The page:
A new temporary "electronic tattoo" developed by Tel Aviv University that can measure the activity of muscle and nerve cells researchers is poised to revolutionize medicine, rehabilitation, and even business and marketing research.
The tattoo consists of a carbon electrode, an adhesive surface that attaches to the skin, and a nanotechnology-based conductive polymer coating that enhances the electrode's performance. It records a strong, steady signal for hours on end without irritating the skin.
The electrode, developed by Prof. Yael Hanein, head of TAU's Center for Nanoscience and Nanotechnology, may improve the therapeutic restoration of damaged nerves and tissue -- and may even lead to new insights into our emotional life.
Prof. Hanein's research was published last month in Scientific Reports ("Temporary-tattoo for long-term high fidelity biopotential recordings") and presented at an international nanomedicine program held at TAU.
Temporary-tattoo for long-term high fidelity biopotential recordings.
Créditos: Tel Aviv University
"Researchers worldwide are trying to develop methods for mapping emotions by analyzing facial expressions, mostly via photos and smart software," Prof. Hanein continued. "But our skin electrode provides a more direct and convenient solution."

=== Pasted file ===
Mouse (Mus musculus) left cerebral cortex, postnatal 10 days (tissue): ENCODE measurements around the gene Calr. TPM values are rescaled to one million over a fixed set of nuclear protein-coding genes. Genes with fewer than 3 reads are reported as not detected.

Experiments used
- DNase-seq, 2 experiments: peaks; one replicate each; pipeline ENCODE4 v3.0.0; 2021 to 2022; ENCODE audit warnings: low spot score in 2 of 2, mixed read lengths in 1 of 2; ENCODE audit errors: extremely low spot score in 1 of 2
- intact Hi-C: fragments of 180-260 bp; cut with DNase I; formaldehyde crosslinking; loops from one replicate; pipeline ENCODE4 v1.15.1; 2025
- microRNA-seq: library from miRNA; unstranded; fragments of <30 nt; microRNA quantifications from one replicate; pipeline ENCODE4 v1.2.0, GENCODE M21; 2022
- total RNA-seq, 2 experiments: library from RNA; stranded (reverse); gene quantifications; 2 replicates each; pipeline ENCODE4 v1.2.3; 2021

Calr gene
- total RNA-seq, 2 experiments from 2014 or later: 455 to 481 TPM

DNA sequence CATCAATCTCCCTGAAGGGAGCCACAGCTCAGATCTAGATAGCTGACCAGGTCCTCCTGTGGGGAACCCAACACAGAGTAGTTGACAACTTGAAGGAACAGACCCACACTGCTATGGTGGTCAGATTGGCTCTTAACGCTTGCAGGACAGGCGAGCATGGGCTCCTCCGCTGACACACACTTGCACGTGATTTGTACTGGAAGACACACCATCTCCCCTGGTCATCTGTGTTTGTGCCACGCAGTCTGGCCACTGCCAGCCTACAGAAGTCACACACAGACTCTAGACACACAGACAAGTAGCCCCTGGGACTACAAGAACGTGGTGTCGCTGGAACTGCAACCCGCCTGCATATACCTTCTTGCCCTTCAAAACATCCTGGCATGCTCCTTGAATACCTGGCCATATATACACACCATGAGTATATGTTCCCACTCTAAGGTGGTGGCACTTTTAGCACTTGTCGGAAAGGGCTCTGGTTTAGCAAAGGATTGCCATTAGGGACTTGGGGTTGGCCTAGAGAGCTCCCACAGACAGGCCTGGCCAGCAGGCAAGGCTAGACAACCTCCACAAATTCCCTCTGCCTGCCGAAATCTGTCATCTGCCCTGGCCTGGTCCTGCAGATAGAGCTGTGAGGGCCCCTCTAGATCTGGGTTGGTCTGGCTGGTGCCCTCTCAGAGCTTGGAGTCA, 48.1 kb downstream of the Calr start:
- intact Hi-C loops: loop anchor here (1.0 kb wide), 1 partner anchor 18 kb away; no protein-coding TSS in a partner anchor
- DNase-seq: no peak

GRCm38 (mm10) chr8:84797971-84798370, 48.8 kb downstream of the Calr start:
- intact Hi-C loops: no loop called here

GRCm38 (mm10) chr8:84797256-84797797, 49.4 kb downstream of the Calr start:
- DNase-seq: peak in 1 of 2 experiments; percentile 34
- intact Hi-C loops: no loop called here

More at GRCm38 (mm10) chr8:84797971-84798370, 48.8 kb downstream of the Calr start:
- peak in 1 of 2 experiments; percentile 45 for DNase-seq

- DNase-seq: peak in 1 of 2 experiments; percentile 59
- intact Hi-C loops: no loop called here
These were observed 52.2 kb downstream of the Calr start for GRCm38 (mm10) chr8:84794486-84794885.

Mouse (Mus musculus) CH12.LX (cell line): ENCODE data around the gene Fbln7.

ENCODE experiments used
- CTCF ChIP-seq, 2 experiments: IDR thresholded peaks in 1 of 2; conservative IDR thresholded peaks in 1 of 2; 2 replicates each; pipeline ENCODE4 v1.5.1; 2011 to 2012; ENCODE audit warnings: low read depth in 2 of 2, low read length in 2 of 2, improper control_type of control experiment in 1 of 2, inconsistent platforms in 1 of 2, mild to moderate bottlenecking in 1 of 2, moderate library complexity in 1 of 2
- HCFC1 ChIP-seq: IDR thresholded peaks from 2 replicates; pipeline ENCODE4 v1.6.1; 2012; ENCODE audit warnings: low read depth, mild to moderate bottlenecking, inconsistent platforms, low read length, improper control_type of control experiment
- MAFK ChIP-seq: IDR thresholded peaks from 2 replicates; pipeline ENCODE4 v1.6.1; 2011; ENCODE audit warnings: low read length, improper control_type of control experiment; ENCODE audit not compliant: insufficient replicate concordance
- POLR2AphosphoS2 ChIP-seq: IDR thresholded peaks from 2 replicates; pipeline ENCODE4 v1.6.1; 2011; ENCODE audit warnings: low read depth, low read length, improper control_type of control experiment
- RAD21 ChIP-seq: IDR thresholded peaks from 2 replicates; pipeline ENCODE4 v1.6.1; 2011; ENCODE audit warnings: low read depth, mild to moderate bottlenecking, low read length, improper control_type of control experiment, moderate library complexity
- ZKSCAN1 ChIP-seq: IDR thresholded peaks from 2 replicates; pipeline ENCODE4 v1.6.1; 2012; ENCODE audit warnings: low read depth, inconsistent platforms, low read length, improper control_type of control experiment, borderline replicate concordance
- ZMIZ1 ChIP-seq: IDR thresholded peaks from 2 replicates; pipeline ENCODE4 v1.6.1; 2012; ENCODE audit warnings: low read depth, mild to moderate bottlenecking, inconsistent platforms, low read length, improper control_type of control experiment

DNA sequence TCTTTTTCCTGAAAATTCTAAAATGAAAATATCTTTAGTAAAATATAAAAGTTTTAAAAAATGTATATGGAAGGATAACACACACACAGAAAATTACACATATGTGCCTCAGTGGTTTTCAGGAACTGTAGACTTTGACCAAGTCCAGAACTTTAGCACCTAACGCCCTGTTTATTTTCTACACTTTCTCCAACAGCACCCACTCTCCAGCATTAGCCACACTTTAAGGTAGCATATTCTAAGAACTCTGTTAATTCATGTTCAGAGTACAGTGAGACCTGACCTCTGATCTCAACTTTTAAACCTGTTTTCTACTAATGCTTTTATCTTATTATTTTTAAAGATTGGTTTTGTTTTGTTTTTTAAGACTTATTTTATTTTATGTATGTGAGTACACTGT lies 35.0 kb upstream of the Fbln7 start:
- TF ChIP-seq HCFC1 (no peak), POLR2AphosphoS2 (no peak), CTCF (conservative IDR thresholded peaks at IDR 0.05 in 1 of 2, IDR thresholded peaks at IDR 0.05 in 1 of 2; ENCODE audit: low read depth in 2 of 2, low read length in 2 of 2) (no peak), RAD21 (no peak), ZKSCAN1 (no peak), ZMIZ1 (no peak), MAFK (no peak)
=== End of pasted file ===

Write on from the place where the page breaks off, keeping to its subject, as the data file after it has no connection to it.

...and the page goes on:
The device was first developed as an alternative to electromyography, a test that assesses the health of muscles and nerve cells. It's an uncomfortable and unpleasant medical procedure that requires patients to lie sedentary in the lab for hours on end. Often a needle is stuck into muscle tissue to record its electrical activity, or patients are swabbed with a cold, sticky gel and attached to unwieldy surface electrodes.
"Our tattoo permits patients to carry on with their daily routines, while the electrode monitors their muscle and nerve activity," said Prof. Hanein. "The idea is: stick it on and forget about it."
"But that's not all," said Prof. Hanein. "The physiological data measured in specific muscles may be used in the future to indicate the alertness of drivers on the road; patients in rehabilitation following stroke or brain injury may utilize the 'tattoo' to improve muscle control; and amputees may employ it to move artificial limbs with remaining muscles."
American Friends of Tel Aviv University, Posted: Jul 11, 2016.